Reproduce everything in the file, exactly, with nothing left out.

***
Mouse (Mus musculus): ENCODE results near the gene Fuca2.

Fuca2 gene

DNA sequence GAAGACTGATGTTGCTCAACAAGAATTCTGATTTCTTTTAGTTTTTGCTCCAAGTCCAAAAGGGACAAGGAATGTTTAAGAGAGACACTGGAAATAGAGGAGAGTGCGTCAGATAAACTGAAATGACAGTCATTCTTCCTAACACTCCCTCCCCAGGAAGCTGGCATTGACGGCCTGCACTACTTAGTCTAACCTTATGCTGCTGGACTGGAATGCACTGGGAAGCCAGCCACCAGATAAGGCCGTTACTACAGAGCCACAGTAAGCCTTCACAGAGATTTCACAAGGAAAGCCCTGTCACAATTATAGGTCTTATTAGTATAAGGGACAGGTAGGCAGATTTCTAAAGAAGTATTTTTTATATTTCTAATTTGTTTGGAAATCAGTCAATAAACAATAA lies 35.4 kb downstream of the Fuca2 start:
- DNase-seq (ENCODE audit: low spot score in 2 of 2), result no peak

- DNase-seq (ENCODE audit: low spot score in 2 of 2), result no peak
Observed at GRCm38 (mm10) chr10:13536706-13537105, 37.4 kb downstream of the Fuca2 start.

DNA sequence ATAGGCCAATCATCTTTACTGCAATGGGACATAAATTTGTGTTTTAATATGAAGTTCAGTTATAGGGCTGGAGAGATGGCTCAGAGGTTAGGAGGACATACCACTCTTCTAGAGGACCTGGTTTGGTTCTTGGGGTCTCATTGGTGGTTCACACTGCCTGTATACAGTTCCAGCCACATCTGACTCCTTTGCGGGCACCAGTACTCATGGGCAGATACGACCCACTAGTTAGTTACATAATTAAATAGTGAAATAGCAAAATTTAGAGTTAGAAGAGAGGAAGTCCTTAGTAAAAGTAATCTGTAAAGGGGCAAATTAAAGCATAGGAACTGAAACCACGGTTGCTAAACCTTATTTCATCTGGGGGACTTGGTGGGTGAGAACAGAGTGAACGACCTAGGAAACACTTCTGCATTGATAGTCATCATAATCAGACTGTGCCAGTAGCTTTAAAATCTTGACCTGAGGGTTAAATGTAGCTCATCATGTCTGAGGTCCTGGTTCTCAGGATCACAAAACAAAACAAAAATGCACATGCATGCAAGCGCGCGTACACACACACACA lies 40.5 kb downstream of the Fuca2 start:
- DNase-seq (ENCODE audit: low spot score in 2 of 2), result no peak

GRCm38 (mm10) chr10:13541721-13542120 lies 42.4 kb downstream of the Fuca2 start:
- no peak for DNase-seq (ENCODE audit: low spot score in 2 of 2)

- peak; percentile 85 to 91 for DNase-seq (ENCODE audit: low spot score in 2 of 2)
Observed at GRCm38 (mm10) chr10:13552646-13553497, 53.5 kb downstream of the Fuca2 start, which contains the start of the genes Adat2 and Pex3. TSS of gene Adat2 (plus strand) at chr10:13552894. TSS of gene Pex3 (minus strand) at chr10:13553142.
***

Mouse (Mus musculus): ENCODE results near the gene Fuca2.

Fuca2 gene

DNA sequence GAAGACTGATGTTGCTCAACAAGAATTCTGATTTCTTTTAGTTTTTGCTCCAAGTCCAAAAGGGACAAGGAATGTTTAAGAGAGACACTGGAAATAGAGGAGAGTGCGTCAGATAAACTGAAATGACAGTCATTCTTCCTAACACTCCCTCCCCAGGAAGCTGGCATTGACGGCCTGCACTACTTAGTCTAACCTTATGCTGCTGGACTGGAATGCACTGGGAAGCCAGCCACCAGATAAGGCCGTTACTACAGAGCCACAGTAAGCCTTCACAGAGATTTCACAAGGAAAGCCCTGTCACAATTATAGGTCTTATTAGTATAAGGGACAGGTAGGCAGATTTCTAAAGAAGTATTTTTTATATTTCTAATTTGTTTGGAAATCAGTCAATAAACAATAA lies 35.4 kb downstream of the Fuca2 start:
- DNase-seq (ENCODE audit: low spot score in 2 of 2), result no peak

- DNase-seq (ENCODE audit: low spot score in 2 of 2), result no peak
Observed at GRCm38 (mm10) chr10:13536706-13537105, 37.4 kb downstream of the Fuca2 start.

DNA sequence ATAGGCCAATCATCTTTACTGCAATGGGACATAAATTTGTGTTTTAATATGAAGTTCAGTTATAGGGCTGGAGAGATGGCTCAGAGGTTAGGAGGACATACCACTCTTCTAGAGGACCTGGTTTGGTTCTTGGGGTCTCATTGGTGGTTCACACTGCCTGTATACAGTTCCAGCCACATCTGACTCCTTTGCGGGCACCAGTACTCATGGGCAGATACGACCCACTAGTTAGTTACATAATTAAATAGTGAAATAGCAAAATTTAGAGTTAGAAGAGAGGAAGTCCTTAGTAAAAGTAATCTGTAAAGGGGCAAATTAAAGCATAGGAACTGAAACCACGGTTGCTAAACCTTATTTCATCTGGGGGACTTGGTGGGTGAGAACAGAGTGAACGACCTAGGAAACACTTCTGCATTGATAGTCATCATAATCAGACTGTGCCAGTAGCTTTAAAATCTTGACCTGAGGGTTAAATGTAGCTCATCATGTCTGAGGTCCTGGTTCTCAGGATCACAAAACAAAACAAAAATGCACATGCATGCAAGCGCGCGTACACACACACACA lies 40.5 kb downstream of the Fuca2 start:
- DNase-seq (ENCODE audit: low spot score in 2 of 2), result no peak

GRCm38 (mm10) chr10:13541721-13542120 lies 42.4 kb downstream of the Fuca2 start:
- no peak for DNase-seq (ENCODE audit: low spot score in 2 of 2)

- peak; percentile 85 to 91 for DNase-seq (ENCODE audit: low spot score in 2 of 2)
Observed at GRCm38 (mm10) chr10:13552646-13553497, 53.5 kb downstream of the Fuca2 start, which contains the start of the genes Adat2 and Pex3. TSS of gene Adat2 (plus strand) at chr10:13552894. TSS of gene Pex3 (minus strand) at chr10:13553142.